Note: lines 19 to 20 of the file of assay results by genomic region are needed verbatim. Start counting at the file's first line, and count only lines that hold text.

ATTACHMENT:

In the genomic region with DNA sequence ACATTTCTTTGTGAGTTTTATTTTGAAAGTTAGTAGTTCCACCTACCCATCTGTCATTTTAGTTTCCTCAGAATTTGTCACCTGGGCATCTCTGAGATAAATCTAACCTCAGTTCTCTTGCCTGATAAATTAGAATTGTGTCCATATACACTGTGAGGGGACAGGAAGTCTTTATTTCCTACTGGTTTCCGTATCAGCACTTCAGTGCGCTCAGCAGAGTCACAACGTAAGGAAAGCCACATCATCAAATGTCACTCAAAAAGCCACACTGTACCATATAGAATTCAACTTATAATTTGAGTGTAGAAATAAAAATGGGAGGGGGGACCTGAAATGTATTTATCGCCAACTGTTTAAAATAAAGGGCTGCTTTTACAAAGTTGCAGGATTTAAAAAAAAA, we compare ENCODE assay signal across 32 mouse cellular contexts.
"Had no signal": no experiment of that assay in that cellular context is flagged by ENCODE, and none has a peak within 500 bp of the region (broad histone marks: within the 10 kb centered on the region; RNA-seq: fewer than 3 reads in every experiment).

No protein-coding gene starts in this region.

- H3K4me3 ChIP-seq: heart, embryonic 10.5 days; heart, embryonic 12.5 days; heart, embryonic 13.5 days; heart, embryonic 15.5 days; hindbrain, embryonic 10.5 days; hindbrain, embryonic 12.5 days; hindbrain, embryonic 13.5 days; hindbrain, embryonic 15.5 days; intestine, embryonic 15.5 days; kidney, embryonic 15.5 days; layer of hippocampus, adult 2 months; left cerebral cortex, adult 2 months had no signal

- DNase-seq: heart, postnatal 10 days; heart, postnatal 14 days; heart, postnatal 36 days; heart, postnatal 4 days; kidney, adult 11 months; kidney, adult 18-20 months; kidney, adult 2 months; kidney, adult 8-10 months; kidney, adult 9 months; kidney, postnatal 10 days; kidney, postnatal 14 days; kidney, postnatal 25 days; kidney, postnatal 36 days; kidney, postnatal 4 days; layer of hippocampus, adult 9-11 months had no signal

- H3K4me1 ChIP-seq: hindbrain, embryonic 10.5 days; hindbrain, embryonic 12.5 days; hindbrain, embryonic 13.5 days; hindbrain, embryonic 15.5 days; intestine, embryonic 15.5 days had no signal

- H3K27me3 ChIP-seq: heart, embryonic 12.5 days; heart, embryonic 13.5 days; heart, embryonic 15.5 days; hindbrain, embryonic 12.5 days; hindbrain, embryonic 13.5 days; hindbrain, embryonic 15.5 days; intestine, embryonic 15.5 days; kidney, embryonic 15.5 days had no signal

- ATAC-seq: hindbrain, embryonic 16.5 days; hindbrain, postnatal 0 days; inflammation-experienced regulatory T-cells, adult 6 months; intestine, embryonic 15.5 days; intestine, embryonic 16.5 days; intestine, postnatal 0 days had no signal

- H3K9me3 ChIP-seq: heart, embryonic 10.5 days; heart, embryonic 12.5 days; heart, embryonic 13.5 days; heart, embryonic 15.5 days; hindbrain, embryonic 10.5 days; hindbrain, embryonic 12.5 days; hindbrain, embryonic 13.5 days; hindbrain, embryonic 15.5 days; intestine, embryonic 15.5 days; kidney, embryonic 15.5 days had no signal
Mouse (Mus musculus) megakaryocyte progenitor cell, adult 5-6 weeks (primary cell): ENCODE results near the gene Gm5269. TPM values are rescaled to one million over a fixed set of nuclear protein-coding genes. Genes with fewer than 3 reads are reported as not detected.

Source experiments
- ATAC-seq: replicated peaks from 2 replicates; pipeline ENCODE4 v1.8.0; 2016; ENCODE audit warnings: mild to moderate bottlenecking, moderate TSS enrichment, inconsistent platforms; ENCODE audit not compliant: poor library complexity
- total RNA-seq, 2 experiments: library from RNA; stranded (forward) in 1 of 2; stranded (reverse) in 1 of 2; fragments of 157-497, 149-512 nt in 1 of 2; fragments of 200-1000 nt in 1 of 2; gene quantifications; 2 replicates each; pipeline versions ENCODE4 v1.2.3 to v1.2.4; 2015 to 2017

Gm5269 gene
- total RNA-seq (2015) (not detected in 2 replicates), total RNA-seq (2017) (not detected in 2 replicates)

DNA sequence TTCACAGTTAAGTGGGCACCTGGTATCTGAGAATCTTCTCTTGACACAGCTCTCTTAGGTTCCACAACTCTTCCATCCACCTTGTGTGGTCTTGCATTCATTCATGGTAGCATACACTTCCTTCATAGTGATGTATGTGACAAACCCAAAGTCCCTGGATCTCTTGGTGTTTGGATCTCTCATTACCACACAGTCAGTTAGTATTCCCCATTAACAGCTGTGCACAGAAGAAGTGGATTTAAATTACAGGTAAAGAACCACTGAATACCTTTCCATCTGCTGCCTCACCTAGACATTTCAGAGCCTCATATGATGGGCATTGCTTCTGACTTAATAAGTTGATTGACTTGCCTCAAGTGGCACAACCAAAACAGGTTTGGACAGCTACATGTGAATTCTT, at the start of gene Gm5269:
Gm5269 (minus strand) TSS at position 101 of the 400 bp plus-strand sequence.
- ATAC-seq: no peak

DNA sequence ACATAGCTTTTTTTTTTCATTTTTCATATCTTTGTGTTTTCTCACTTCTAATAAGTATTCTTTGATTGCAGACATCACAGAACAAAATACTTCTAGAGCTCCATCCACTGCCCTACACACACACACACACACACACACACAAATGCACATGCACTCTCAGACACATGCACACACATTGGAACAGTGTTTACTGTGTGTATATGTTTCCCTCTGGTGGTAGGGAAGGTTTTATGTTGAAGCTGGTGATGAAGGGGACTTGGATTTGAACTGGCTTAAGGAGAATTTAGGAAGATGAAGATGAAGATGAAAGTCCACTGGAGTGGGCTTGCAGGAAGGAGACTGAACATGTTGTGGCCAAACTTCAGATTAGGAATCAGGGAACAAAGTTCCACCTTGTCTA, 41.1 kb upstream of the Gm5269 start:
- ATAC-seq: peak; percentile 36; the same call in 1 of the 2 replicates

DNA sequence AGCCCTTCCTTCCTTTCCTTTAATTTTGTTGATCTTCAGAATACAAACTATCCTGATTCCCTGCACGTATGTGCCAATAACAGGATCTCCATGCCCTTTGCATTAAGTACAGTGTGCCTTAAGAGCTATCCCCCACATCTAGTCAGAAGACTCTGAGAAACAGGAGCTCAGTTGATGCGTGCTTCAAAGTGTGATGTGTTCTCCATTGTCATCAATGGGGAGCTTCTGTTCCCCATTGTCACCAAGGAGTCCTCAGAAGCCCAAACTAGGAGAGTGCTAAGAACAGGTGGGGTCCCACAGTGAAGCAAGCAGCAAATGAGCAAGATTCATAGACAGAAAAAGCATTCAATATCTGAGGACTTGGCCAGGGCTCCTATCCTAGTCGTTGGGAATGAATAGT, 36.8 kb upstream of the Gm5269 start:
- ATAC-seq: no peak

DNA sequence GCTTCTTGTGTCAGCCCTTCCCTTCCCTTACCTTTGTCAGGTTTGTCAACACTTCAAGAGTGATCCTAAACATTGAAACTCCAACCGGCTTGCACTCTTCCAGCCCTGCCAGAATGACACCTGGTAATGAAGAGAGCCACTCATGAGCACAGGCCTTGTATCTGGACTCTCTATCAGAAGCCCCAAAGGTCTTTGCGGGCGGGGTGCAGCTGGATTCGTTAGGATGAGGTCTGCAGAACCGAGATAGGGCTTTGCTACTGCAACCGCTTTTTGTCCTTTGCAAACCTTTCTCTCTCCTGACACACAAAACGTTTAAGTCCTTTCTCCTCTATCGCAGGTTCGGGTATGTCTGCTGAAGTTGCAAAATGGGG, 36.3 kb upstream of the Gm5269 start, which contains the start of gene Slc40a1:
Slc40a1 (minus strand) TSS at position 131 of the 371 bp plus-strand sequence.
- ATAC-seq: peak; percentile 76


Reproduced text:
DNA sequence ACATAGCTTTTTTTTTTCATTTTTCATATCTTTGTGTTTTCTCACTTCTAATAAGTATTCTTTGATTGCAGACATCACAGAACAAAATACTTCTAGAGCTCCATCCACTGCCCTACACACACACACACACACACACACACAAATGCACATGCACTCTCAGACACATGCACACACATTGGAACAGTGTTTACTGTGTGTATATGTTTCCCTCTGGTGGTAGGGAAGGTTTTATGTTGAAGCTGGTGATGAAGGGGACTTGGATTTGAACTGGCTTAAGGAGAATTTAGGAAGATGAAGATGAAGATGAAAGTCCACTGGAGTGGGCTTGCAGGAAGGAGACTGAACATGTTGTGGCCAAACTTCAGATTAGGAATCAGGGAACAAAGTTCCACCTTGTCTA, 41.1 kb upstream of the Gm5269 start:
- ATAC-seq: peak; percentile 36; the same call in 1 of the 2 replicates